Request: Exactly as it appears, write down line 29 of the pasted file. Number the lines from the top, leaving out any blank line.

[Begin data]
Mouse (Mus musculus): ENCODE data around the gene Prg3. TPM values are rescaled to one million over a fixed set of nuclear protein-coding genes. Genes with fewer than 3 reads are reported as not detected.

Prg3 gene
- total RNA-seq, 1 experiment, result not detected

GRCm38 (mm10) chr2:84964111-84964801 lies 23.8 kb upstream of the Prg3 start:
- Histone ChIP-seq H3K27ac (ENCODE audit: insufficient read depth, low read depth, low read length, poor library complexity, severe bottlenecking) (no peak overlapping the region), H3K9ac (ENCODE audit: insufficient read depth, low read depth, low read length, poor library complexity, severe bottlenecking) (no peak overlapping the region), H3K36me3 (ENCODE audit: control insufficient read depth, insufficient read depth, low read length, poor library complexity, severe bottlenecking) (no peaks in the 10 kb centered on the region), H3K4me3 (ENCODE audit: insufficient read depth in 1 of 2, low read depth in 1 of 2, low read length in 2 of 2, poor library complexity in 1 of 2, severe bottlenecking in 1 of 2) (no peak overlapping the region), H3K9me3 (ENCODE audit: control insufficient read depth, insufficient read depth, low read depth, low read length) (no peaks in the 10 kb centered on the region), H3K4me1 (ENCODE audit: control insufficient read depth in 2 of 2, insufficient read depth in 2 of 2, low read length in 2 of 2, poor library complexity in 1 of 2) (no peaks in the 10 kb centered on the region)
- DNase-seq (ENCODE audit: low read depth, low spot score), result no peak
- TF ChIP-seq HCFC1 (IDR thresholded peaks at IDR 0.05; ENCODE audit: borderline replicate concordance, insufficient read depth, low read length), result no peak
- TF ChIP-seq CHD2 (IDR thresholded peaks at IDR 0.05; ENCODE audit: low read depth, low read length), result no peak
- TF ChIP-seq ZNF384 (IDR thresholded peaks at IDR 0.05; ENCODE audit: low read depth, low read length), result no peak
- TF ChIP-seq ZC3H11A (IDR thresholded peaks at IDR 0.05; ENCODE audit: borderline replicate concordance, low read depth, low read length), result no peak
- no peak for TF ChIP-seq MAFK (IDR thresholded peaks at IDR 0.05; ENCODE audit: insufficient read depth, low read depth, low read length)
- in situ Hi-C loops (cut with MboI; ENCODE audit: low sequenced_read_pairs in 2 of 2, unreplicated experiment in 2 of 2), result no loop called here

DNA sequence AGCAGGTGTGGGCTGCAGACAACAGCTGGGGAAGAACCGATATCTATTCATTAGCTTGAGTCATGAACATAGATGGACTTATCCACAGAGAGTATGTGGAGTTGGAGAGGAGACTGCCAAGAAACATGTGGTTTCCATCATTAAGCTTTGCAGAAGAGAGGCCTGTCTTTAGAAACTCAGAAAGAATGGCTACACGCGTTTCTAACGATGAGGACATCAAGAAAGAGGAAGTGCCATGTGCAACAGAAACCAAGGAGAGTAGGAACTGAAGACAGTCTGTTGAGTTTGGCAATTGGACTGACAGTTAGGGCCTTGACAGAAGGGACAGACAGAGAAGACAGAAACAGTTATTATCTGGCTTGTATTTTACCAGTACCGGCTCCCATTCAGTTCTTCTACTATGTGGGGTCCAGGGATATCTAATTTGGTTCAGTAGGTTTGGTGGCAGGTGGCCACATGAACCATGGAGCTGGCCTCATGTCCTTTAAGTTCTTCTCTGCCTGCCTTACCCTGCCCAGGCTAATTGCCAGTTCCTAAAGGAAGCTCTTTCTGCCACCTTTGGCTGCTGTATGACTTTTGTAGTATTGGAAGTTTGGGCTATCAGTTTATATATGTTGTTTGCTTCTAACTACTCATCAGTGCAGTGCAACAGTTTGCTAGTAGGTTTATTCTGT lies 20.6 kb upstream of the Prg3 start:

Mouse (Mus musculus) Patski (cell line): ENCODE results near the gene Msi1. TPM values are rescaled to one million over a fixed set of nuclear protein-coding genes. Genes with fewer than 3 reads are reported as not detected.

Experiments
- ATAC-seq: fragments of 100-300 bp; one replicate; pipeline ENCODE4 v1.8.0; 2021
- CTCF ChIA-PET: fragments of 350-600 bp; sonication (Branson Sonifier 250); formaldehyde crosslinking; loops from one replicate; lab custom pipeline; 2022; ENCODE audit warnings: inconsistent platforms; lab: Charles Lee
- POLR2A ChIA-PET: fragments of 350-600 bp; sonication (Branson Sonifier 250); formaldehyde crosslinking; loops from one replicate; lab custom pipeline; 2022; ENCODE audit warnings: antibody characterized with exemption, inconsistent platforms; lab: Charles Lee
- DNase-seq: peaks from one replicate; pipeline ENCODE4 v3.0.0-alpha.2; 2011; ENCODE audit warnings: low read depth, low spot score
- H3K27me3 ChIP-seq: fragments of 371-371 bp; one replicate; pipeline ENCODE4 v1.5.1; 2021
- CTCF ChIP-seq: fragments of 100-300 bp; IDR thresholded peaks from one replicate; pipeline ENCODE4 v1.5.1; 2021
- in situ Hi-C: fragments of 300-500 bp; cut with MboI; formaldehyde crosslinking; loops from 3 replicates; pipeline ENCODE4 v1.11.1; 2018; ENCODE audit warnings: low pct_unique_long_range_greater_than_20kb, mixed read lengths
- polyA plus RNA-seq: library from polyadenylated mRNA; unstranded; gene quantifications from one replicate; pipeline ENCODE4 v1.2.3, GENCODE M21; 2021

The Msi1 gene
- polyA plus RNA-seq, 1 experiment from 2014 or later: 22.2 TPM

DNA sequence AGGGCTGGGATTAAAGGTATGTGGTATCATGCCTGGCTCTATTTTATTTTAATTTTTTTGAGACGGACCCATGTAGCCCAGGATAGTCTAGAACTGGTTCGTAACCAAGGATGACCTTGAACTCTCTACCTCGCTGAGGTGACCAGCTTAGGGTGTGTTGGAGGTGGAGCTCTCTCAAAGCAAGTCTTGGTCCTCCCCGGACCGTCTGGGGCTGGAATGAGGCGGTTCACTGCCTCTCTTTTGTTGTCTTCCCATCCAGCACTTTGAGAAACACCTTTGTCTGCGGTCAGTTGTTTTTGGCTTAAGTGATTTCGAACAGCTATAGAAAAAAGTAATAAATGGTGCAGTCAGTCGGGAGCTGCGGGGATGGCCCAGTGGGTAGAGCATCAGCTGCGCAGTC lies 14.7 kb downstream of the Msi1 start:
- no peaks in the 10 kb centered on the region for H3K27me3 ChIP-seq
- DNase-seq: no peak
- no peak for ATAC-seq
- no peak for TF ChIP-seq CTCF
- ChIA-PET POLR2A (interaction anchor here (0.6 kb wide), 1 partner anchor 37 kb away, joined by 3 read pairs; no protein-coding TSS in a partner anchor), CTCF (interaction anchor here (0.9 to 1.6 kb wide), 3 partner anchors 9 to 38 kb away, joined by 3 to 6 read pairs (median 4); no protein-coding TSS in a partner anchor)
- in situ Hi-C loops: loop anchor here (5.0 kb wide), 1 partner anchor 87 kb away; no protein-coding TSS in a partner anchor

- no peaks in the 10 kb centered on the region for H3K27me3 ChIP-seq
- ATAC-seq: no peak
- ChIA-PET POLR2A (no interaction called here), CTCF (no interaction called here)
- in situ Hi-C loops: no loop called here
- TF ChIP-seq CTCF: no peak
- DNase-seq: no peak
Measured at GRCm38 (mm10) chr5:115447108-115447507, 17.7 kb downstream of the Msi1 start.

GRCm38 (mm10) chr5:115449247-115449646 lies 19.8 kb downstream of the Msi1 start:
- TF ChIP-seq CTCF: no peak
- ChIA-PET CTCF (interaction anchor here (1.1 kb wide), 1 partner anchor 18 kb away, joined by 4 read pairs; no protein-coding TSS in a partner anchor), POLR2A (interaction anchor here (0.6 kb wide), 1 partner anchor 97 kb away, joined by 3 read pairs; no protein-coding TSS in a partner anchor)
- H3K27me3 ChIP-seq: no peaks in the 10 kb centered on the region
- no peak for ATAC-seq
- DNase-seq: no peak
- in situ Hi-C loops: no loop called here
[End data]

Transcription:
- no peak for ATAC-seq